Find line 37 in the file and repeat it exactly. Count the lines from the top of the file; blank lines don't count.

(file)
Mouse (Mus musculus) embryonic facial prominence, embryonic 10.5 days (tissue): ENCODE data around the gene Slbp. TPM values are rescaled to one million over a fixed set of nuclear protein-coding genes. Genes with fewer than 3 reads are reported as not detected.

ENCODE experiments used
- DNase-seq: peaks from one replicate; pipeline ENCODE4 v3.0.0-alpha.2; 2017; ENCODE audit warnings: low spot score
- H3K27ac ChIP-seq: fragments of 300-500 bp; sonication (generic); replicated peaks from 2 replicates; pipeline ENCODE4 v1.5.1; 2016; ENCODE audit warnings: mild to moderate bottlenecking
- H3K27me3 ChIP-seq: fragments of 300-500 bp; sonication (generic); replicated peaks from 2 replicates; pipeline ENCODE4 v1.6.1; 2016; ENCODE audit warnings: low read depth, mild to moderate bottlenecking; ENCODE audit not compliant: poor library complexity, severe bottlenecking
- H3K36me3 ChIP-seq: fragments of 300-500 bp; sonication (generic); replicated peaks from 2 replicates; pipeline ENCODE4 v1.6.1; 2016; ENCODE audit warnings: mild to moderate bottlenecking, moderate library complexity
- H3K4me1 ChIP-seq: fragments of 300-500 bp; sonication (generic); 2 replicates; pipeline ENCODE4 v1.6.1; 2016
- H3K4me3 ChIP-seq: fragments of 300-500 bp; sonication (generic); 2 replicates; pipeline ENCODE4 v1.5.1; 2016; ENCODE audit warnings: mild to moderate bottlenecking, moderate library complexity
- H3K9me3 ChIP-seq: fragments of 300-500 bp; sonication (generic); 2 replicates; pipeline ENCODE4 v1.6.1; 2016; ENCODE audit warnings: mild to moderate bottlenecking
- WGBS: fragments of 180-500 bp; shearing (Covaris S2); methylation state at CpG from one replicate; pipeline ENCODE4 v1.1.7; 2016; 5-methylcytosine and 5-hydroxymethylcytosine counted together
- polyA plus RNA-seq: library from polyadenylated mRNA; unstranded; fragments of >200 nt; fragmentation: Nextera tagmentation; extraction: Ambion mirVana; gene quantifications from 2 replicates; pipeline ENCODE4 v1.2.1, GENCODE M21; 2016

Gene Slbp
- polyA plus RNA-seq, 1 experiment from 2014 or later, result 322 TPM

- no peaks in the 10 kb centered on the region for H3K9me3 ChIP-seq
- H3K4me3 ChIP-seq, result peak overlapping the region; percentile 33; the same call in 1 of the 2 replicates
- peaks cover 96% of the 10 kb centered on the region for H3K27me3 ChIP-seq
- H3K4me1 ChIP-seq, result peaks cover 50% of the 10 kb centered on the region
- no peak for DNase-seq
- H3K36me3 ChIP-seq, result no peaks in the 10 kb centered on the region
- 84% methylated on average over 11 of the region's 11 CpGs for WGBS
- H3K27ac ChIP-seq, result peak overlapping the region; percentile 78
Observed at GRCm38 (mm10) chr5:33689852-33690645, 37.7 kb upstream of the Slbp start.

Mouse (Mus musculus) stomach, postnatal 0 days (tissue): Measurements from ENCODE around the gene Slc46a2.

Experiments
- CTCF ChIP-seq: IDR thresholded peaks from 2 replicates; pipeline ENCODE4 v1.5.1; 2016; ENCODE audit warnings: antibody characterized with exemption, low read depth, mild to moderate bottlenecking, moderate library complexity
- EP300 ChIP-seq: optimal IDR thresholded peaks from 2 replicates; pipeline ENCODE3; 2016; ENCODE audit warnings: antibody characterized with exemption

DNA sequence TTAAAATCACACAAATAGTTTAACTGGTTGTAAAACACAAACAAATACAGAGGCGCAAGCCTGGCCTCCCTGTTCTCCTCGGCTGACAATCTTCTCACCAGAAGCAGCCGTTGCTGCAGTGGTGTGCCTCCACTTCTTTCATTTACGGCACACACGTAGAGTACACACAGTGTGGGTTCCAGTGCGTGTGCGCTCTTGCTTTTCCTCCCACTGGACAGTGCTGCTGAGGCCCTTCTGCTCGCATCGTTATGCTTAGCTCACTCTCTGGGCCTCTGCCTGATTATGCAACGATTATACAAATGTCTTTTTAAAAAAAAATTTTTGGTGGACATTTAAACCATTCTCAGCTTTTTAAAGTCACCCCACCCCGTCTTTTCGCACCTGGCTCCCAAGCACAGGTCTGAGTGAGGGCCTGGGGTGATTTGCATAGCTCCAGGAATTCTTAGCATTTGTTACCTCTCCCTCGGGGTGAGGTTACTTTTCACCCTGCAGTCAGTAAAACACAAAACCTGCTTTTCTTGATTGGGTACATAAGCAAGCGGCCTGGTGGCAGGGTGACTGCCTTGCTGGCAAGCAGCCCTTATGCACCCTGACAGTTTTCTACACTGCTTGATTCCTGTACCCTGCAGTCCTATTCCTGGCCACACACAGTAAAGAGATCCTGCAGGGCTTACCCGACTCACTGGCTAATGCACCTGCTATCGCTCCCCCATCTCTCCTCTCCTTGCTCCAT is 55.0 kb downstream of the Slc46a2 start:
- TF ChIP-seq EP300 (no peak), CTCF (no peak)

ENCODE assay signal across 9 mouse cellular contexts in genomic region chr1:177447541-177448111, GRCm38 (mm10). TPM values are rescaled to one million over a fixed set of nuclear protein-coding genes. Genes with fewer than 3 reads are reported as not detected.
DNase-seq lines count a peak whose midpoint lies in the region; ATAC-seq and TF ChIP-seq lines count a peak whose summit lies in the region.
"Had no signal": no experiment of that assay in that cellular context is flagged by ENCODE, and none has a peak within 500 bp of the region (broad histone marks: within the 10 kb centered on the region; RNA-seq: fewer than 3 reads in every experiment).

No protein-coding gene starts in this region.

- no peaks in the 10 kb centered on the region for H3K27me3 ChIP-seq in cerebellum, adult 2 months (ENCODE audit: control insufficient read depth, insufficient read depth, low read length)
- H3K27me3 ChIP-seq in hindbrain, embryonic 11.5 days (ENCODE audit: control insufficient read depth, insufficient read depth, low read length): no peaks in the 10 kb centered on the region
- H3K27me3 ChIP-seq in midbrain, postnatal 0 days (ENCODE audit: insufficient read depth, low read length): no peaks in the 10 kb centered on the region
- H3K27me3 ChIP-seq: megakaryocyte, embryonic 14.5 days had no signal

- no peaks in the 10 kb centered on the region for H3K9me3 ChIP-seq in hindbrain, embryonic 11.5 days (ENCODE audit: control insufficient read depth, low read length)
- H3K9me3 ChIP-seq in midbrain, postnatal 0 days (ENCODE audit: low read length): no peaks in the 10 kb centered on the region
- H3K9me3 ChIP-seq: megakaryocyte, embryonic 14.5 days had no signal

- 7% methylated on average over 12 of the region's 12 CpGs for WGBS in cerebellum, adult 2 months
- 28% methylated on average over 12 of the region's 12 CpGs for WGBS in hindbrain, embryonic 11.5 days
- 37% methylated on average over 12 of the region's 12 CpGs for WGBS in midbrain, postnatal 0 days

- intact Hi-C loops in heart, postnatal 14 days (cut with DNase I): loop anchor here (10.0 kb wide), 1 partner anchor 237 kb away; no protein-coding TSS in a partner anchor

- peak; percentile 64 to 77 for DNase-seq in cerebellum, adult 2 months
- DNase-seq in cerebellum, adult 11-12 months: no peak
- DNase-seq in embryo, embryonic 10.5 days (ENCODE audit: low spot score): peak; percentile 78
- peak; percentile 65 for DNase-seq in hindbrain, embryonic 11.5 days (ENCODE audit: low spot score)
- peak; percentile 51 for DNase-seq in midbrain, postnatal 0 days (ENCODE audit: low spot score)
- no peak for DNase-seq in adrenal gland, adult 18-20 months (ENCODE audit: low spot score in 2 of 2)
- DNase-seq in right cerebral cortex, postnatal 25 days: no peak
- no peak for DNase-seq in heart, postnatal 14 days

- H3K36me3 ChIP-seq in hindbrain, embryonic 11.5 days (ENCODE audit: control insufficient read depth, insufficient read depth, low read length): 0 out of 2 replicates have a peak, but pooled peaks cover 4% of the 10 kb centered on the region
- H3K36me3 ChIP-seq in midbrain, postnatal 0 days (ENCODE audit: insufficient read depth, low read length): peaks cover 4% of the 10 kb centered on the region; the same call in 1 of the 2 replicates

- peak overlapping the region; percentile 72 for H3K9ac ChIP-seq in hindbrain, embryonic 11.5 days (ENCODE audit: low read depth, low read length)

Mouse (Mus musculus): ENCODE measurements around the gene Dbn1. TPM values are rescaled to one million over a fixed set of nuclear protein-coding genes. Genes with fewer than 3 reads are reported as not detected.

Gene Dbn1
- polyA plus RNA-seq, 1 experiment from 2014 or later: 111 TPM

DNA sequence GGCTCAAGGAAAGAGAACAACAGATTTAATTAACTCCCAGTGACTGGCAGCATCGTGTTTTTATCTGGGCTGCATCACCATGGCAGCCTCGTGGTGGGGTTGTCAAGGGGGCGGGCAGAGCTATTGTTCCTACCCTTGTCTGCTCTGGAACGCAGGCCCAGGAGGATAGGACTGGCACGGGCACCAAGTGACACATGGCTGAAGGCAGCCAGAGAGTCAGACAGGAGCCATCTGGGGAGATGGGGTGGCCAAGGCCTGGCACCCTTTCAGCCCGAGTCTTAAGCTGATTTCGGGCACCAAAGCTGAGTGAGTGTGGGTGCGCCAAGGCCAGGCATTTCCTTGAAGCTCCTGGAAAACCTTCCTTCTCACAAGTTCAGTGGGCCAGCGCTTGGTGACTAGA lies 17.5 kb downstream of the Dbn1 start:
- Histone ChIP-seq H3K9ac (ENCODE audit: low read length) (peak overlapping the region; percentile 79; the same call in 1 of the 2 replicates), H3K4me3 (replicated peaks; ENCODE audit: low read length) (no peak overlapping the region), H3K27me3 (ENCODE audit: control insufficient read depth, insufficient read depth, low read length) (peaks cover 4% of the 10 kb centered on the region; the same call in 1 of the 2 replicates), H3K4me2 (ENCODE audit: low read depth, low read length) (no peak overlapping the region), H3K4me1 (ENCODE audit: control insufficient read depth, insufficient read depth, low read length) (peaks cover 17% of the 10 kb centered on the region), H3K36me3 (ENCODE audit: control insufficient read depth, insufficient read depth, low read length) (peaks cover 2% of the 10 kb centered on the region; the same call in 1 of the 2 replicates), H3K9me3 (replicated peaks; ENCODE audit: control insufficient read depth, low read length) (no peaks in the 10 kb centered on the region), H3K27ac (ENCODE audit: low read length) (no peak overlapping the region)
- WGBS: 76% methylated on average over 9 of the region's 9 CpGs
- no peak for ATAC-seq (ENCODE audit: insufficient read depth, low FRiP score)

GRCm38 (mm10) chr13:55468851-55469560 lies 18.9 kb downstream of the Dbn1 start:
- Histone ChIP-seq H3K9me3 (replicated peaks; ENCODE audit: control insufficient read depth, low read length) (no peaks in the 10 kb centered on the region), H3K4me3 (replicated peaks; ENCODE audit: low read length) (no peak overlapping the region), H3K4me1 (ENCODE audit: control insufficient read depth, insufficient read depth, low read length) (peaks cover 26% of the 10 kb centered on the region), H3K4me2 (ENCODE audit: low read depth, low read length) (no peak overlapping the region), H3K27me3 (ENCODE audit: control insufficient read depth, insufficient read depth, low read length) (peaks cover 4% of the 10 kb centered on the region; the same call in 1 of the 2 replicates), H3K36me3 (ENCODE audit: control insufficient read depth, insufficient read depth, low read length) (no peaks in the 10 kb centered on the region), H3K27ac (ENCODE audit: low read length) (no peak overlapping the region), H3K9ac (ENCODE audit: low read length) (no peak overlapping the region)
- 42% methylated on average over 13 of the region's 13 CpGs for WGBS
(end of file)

- no peaks in the 10 kb centered on the region for H3K9me3 ChIP-seq in hindbrain, embryonic 11.5 days (ENCODE audit: control insufficient read depth, low read length)